The group has also shared their own dreams of branching out, with Offset telling Vice’s Noisey that the group had requested “some pop beats” so they could “try and do something different.” Although Takeoff admitted they weren’t particular fans of “that kind of music,” they were open to exploring EDM-infused tracks. “I want to do a song on a beat like that,” he said.
Does this mean Migos will be headlining Las Vegas’ Electric Daisy Carnival one day? We’ll keep our glow sticks on standby just in case.
They’re not homophobic, but…
The group found themselves in the middle of a firestorm when speaking about artist ILoveMakonnen’s candid 2017 Twitter confession, which read, “And since y’all love breaking news, here’s some old news to break, I’m gay.”
When Rolling Stone asked Migos about the support ILoveMakonnen received following his announcement, Quavo said he only received backing because “the world is f***ed up.” Takeoff added, “This world is not right.”
After intense backlash, they were prompted to release a statement via Twitter, which read, in part, “We are all fans of Makonnen’s music and we wish he didn’t feel he ever had to hide himself. We feel the world is f***ed up that people feel like they have to hide and we’re asked to comment on someone’s sexuality. We have no problem with anyone’s sexual preference. We love all people, gay or straight and we apologize if we offended anyone.”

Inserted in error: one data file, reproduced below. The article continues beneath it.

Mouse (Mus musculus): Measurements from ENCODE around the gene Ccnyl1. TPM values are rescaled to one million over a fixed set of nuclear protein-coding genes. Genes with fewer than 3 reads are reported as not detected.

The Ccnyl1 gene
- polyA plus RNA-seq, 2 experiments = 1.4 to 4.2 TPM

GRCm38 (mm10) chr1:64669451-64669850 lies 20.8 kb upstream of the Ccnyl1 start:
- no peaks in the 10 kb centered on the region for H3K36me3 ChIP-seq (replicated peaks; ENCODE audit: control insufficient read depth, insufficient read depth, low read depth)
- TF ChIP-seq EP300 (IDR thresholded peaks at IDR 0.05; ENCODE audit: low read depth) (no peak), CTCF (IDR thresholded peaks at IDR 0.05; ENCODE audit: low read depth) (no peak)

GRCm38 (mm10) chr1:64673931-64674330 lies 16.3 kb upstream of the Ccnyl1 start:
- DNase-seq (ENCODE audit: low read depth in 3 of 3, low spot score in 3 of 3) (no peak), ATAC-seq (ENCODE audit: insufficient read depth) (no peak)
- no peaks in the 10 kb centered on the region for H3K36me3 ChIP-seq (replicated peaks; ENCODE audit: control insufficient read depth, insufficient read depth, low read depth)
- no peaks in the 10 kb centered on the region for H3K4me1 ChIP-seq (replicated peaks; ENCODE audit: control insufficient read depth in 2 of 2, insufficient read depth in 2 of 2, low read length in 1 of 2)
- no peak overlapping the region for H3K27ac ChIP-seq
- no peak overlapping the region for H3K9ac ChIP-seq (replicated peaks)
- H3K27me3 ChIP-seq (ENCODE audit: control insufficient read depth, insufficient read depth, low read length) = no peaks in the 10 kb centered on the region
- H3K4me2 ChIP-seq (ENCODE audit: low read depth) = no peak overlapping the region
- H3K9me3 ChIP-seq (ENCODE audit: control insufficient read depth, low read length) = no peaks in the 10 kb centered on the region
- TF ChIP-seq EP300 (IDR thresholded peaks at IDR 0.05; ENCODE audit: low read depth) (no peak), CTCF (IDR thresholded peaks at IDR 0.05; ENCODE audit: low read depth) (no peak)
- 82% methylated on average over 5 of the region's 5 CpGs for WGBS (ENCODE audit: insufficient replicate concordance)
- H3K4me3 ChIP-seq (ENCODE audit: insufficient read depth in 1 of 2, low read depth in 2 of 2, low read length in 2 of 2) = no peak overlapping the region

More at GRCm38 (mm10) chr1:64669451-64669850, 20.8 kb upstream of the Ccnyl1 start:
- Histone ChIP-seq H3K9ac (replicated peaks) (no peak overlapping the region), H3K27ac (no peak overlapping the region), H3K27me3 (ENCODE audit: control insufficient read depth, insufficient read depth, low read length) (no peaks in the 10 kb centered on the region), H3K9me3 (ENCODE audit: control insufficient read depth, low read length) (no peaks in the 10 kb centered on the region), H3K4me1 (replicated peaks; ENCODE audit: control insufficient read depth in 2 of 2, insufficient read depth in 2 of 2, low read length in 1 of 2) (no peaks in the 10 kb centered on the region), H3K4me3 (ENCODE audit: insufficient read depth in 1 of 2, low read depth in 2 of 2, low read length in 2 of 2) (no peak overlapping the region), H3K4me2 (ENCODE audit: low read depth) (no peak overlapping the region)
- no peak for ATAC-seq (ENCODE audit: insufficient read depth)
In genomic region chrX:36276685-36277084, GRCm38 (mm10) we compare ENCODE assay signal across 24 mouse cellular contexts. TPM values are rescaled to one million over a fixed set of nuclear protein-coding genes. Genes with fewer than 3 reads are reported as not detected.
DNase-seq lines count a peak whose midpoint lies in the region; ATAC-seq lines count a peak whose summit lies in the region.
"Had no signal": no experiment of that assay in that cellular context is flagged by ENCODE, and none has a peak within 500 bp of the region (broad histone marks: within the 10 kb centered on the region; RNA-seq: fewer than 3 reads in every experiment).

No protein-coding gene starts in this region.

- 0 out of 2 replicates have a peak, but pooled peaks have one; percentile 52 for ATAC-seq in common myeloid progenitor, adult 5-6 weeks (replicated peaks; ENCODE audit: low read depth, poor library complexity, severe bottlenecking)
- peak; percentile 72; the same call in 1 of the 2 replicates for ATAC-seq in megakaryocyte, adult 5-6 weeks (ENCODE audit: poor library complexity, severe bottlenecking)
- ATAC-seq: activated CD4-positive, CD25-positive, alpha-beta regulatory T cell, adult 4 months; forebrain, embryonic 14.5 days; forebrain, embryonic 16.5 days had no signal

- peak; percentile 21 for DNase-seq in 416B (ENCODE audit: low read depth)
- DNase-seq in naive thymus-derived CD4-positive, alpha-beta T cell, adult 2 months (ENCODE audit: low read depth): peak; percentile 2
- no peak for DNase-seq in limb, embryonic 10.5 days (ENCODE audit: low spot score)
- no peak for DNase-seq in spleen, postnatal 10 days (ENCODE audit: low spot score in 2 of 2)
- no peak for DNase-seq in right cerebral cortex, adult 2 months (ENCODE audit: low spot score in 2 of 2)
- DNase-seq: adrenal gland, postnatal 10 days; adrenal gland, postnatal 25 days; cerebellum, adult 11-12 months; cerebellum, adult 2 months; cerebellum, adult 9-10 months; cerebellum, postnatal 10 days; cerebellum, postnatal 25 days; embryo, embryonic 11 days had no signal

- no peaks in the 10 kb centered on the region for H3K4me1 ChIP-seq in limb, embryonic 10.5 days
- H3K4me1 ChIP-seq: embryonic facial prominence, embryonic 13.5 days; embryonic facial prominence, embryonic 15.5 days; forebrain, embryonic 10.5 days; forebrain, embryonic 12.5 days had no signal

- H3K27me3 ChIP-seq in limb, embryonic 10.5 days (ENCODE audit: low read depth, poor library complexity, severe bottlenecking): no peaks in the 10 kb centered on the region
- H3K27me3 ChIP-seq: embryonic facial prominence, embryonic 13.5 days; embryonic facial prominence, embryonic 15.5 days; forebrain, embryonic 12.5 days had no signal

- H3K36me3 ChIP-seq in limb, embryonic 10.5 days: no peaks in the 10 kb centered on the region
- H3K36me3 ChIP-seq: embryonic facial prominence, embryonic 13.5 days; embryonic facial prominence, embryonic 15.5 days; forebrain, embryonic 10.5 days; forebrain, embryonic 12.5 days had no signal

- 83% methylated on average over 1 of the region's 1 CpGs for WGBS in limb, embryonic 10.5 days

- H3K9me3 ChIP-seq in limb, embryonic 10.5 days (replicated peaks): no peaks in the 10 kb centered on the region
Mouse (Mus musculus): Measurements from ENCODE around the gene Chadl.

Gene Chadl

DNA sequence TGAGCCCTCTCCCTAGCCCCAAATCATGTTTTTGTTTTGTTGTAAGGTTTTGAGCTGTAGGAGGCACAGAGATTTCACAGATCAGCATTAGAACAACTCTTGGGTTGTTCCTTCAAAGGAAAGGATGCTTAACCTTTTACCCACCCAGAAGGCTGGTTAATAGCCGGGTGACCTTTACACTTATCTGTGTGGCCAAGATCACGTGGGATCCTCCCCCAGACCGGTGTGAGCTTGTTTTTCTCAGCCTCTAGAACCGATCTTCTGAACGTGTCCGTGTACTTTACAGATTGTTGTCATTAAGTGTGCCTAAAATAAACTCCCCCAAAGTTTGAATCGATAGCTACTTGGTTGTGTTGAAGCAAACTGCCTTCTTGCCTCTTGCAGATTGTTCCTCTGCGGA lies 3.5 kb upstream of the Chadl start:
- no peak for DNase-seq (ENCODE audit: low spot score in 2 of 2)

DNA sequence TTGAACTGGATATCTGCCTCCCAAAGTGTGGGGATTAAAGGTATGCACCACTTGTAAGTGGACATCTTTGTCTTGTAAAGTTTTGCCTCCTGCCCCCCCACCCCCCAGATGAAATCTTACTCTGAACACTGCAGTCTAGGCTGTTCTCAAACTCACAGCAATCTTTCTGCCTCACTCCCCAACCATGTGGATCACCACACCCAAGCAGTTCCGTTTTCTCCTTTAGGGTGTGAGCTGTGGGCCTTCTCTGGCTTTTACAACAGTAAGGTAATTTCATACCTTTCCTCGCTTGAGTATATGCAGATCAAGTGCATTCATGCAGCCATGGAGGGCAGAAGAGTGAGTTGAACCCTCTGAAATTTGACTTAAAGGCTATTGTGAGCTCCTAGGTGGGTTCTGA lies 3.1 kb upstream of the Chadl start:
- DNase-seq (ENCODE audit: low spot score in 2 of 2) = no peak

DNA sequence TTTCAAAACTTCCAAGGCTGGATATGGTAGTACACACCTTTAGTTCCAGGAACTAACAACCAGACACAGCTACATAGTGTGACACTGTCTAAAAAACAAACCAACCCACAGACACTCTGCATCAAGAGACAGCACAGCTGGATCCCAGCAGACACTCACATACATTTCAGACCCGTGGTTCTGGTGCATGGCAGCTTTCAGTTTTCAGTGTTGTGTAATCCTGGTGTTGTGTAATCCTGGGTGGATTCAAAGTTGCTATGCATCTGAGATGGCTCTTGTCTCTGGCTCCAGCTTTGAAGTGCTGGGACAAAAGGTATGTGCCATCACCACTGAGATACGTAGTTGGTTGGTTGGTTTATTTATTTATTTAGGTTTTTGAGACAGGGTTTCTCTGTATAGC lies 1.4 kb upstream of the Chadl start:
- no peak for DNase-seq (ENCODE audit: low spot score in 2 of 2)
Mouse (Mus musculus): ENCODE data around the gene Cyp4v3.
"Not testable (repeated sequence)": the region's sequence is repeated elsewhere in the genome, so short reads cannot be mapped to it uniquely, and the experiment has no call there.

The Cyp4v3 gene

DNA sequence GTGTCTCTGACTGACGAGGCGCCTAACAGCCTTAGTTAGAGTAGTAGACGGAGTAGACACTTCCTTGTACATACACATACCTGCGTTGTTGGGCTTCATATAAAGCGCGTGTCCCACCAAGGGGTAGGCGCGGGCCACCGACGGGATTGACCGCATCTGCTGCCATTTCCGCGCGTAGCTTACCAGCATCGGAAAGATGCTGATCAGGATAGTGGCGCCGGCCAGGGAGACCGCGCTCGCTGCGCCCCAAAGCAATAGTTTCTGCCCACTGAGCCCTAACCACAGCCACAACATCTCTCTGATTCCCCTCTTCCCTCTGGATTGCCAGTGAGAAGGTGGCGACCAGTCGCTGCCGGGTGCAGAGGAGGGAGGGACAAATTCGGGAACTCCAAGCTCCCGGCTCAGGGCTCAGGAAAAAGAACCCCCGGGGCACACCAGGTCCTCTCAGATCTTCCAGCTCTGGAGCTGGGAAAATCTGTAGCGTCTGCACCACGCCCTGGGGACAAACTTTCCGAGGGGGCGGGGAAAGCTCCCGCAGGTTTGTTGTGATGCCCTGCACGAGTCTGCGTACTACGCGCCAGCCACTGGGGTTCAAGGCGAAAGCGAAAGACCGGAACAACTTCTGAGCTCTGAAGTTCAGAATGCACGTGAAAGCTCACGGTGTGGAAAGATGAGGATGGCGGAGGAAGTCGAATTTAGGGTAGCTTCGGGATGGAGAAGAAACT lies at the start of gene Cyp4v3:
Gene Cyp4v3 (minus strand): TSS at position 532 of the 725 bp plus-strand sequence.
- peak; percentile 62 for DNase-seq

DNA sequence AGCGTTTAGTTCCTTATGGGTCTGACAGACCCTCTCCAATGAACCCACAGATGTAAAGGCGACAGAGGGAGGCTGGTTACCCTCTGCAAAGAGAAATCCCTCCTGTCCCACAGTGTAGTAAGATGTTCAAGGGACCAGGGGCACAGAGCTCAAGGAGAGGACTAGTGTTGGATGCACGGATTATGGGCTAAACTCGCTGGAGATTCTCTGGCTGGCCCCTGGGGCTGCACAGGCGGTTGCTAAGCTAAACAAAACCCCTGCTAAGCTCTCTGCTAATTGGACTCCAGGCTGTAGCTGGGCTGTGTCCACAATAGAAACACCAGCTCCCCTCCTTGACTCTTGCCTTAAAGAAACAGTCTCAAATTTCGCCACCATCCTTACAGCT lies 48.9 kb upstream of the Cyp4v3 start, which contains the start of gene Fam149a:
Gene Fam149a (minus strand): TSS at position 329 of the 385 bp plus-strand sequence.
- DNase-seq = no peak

Unfortunately, it wasn’t the last time they would make insensitive comments. During a feature on rapper YFN Lucci’s song, “Boss Life,” Offset rapped, “60K solitaire / I cannot vibe with queers.”
He defended his lyrics by posting a definition of the word “queer” alongside an Instagram caption that read in part, “I didn’t write the line about gay people … I got love for all people. My passion for fashion has lead me to a lot of gay people around me who I have mad respect for … I’m not in a place where I’m hating like that.”
Pen and paper aren’t required
With lyrics such as, “Neck water faucet, mocking birds mocking (woo),” some may call their songs juvenile, but perhaps they’d think differently if they understood the group’s creative recording process. “We never wrote a song before. We ain’t ever wrote no song. Everything we do come straight off the dome. We go into the booth and record it and it comes out a masterpiece,” Offset told Vice’s Noisey.
Takeoff opened up even more about their unorthodox recording sessions, saying each group member gets “20 minutes” in the booth to “just do what you’ve got to do,” and after the 20 minutes are up, they’ve “got to get out.”
Throughout the years, the “Stir Fry” lyricists have gotten their recording routine down pat, with Offset adding, “But it’s never where somebody’s got to get kicked out [the booth] because we’ve been doing it so long it’s just (snaps three times) like that. We go in, do the verse.” Easy peasy.